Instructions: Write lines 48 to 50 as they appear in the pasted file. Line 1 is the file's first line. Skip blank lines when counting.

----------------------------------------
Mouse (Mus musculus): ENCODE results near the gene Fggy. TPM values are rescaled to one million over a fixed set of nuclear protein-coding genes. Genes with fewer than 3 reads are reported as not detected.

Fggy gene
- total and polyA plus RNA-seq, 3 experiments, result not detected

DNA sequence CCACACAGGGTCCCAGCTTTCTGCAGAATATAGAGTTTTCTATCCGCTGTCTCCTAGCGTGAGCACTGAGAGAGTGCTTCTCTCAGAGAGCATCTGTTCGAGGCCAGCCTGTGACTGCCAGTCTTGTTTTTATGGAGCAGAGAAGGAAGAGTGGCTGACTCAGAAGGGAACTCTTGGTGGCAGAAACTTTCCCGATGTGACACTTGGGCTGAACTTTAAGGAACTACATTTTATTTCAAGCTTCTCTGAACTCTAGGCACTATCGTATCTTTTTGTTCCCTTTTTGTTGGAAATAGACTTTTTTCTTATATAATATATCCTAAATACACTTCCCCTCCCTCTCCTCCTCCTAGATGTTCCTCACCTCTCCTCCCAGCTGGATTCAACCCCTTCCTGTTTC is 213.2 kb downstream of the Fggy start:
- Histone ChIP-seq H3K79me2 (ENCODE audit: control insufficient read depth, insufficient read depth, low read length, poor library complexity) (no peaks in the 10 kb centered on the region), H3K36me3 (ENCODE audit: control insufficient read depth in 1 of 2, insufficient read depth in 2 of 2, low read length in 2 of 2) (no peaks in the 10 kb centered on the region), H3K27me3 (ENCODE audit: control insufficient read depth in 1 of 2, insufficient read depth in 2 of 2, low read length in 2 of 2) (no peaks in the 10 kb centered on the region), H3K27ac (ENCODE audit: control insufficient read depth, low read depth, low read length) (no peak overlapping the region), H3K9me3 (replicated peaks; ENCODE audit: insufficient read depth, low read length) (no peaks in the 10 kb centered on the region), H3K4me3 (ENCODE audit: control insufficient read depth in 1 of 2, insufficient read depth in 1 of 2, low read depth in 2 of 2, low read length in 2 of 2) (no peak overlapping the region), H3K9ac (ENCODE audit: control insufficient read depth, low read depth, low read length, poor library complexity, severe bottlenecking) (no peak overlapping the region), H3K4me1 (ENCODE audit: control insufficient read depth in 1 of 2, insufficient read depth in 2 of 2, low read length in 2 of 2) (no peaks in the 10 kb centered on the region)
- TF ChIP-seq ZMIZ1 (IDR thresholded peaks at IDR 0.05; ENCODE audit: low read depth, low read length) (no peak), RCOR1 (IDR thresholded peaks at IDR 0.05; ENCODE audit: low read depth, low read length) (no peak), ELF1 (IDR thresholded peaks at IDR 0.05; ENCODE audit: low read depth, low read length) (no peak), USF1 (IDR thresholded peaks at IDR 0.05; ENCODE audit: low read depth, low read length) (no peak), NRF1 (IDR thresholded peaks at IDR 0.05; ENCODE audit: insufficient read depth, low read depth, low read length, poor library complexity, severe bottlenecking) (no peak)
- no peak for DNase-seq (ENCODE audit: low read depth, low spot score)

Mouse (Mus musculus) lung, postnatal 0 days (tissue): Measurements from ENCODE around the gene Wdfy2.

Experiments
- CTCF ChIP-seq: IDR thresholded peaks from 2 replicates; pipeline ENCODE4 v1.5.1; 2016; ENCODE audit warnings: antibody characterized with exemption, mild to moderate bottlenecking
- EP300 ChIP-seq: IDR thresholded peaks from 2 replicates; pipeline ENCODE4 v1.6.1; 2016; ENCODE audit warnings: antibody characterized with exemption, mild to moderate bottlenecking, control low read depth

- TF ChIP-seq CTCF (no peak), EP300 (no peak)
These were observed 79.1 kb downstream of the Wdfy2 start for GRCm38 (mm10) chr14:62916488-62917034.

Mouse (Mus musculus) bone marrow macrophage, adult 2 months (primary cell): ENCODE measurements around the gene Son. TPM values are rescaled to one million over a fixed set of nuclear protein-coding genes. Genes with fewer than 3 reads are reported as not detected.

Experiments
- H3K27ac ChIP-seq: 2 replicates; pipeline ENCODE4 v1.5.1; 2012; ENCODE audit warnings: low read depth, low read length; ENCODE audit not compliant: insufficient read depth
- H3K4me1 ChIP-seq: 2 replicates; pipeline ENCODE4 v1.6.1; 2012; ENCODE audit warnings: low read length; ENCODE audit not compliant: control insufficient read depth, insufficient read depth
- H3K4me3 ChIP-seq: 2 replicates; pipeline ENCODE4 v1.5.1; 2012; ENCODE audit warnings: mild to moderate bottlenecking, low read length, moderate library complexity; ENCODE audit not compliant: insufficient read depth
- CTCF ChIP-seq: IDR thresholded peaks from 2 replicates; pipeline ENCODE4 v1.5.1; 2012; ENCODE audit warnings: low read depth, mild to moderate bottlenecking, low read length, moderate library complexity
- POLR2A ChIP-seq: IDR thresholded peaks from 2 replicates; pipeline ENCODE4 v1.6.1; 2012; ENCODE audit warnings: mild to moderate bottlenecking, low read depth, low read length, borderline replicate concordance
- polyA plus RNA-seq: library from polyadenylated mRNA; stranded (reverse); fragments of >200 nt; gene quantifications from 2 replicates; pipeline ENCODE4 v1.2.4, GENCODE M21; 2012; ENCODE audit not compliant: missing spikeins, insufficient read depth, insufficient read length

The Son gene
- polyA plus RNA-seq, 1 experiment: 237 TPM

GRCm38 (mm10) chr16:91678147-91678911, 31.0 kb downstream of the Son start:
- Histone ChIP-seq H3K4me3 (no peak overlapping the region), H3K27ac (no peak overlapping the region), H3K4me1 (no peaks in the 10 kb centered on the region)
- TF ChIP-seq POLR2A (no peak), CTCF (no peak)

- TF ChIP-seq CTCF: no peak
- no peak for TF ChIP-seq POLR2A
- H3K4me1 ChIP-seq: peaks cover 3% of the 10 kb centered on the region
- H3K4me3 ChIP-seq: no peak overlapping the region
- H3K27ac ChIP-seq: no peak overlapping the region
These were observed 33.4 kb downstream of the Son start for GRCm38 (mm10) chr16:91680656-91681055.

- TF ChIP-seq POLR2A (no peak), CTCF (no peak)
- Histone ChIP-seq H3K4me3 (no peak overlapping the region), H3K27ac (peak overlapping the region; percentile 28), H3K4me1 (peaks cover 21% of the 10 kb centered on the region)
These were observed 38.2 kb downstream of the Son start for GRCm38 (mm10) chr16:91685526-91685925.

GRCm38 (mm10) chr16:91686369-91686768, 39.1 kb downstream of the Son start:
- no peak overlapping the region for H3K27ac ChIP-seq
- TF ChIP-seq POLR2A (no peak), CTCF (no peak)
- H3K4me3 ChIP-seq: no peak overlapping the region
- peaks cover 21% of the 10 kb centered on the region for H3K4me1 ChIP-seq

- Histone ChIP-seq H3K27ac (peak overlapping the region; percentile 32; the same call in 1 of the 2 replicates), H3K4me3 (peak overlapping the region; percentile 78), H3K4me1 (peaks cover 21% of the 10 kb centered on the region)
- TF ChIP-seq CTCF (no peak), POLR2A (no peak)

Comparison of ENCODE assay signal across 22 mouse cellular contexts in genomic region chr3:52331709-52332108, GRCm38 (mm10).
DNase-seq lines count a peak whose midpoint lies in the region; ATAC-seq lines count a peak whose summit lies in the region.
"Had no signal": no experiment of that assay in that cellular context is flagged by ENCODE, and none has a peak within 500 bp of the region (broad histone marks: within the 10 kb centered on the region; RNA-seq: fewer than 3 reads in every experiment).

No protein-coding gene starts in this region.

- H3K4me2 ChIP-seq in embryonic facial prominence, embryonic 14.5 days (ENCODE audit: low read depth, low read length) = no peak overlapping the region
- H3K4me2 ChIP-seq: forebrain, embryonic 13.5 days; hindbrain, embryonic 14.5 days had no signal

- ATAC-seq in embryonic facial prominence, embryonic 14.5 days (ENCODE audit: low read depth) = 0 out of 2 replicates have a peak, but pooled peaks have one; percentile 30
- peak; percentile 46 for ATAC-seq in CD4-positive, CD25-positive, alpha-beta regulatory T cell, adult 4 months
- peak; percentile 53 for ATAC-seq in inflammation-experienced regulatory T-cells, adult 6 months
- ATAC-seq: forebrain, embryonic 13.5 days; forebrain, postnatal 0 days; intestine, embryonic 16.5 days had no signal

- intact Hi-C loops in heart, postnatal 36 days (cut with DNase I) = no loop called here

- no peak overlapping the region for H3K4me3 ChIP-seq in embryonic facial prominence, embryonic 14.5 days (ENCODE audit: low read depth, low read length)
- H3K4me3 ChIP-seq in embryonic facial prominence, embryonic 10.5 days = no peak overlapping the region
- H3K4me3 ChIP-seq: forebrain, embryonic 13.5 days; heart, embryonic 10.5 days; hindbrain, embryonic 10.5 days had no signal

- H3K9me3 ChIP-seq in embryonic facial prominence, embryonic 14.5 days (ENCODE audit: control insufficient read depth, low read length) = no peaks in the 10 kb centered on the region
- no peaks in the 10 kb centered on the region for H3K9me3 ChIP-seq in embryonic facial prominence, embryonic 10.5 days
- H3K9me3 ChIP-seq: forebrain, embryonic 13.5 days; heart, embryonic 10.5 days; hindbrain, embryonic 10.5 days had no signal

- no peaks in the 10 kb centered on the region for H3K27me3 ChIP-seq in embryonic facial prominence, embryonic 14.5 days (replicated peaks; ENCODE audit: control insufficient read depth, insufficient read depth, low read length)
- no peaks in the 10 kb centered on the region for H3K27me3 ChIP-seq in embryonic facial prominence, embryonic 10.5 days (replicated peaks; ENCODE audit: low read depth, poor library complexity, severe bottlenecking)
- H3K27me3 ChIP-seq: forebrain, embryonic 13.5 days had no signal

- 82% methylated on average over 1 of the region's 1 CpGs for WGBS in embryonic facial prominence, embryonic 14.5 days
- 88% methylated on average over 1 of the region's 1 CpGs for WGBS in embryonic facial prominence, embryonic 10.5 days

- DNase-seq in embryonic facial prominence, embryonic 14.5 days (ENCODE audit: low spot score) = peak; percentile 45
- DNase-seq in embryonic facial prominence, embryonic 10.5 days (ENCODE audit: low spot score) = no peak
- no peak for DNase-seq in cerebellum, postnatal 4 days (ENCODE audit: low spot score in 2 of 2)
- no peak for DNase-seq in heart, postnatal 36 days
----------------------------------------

- H3K4me2 ChIP-seq: forebrain, embryonic 13.5 days; hindbrain, embryonic 14.5 days had no signal

- ATAC-seq in embryonic facial prominence, embryonic 14.5 days (ENCODE audit: low read depth) = 0 out of 2 replicates have a peak, but pooled peaks have one; percentile 30
- peak; percentile 46 for ATAC-seq in CD4-positive, CD25-positive, alpha-beta regulatory T cell, adult 4 months